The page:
Finally, there is evidence that petitioners conducted their horse-related activities in an unbusinesslike manner. First, petitioners, purchased Miss Doc Chic for a nominal sum ($100) in 1992 and resold her to the seller 18 months later for the same amount. Forgoing the right to any appreciation in value while paying (and deducting) the horse's training and competition expenses was not a businesslike transaction. Petitioners' explanation for this transaction is that it was the most cost effective means of providing Mrs. Sullivan with a horse on which to compete in 1992 to keep her riding skills honed because their prize stallion (Colonel Rey Lew) was being ridden in competition by Mr. Hightower that year. Although there is evidence in the record that a cutting horse's full value is demonstrated by its performance with both professional and nonprofessional riders, and evidence that Mrs. Sullivan supplied the latter service, we believe on balance that the transaction involving Miss Doc Chic demonstrates that Mrs. Sullivan's actual participation in cutting horse competition, which undeniably has a substantial recreational component, was an important priority in petitioners' horse-related activities.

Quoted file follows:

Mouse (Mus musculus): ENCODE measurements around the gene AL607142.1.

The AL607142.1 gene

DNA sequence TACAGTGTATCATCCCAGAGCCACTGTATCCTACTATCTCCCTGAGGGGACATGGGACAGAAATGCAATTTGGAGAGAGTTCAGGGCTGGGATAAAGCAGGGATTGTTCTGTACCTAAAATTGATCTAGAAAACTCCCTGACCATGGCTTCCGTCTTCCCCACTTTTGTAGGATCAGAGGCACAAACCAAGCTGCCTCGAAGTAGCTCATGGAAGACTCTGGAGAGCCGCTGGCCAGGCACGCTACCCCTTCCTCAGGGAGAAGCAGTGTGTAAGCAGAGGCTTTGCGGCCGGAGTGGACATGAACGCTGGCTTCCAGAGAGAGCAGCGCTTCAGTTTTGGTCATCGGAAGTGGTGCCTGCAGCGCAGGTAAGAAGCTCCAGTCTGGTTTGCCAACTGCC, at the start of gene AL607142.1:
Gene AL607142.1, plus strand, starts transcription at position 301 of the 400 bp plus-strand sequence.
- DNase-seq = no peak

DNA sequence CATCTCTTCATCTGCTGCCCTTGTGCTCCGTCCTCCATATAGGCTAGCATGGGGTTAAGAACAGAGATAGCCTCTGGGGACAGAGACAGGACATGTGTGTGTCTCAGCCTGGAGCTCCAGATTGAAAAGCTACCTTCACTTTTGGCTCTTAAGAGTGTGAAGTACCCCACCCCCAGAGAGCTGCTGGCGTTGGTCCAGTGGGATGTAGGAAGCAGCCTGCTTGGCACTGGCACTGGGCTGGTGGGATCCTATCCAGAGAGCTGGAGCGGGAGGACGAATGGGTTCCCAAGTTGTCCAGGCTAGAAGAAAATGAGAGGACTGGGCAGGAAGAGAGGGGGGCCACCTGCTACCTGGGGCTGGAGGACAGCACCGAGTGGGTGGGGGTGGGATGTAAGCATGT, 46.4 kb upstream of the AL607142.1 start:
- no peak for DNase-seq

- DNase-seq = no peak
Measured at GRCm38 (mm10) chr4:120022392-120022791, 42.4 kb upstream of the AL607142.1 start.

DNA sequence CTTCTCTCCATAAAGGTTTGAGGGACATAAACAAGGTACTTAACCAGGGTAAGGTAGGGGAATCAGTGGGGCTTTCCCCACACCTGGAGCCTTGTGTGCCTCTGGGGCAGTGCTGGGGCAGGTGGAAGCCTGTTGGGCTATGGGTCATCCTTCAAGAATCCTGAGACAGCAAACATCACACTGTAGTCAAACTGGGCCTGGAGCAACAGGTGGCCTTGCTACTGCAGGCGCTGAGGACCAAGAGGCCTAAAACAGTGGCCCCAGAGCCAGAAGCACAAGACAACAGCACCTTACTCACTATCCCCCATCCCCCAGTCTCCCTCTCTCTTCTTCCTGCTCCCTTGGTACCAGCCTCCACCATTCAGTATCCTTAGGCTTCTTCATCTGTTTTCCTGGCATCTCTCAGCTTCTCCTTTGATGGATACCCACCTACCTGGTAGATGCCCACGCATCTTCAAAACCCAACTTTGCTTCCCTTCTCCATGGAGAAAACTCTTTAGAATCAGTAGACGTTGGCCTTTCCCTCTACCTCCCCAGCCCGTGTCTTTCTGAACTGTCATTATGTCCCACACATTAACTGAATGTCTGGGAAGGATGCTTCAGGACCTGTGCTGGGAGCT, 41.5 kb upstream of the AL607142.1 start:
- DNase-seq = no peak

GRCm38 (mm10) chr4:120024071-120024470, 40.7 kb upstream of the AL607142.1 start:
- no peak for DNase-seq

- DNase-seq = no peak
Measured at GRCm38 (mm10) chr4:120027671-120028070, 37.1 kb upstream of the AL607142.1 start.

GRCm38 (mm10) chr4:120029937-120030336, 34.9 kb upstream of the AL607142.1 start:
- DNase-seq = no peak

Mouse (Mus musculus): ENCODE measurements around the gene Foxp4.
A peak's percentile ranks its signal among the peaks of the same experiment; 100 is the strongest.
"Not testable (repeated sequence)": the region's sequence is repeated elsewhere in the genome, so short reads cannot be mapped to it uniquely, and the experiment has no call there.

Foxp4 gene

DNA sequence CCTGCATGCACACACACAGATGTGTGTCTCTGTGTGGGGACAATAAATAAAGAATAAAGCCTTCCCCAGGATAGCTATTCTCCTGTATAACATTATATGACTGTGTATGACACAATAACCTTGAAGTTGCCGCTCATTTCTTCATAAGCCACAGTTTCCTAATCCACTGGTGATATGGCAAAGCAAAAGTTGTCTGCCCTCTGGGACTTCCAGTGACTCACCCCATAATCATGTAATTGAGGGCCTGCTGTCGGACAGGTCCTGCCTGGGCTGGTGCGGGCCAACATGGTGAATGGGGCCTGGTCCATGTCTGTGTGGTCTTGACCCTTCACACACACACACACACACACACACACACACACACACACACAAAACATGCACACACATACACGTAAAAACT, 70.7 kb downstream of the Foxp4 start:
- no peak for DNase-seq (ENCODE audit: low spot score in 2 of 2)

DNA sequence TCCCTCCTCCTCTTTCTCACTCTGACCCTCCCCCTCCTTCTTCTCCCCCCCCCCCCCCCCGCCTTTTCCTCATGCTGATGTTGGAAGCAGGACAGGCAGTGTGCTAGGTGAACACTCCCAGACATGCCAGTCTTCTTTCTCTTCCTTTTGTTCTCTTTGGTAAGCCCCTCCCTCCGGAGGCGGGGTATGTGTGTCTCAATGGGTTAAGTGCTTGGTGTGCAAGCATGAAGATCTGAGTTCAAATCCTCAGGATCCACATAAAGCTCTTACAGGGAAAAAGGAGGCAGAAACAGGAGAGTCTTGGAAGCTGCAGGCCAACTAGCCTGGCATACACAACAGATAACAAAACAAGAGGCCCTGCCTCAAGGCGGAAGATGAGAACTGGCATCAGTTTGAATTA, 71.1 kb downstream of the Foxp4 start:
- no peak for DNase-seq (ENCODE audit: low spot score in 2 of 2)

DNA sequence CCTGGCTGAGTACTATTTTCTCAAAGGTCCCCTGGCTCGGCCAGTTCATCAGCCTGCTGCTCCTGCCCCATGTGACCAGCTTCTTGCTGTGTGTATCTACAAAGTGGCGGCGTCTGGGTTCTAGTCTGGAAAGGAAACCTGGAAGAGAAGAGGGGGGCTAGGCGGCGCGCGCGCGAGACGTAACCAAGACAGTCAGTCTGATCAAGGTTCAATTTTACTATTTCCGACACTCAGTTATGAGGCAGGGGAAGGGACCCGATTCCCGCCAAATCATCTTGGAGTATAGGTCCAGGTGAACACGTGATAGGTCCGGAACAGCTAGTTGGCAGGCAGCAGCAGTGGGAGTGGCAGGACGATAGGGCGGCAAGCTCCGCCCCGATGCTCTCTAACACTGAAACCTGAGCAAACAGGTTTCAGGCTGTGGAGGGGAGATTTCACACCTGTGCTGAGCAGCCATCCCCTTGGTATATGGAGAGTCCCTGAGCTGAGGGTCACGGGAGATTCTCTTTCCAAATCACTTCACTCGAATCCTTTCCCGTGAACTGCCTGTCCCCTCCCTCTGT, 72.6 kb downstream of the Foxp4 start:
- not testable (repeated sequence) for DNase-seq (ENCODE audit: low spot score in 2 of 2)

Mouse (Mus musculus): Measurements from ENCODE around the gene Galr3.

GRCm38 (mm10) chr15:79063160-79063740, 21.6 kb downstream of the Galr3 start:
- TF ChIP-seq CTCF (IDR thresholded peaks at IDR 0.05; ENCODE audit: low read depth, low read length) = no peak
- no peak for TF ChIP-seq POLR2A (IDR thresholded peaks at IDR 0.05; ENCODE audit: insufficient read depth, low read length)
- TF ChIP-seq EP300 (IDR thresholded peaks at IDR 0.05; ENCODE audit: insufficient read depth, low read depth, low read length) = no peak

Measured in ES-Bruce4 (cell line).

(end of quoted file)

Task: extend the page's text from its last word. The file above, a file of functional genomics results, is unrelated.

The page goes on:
Second, although it is petitioners' contention that a key component of a cutting horse stallion's value is the demonstrated performance of his offspring, at trial they were uncertain of the number of offspring sired by their current prize stallion (Colonel Rey Lew) and were familiar with the performance of only seven or eight such offspring, whereas there were 22 documented breedings of that stallion. Thus we do not believe petitioners were documenting the value of their stallion in a businesslike manner.

Petitioners also argue that their use of stallions, rather than geldings or mares, in cutting horse competitions indicates that they conducted their activities as a business rather than a hobby. According to petitioners and other knowledgeable witnesses, stallions are less tractable and more temperamental than geldings or mares, and thus using stallions in cutting horse competitions is much more difficult. A hobby enthusiast would utilize a gelding or mare in cutting horse competitions, it is argued; only a business-oriented participant, interested in the profits from breeding fees and greater appreciation potential in a champion stallion, would undergo the greater difficulties of riding or showing stallions in cutting horse competitions.

Expertise of Petitioners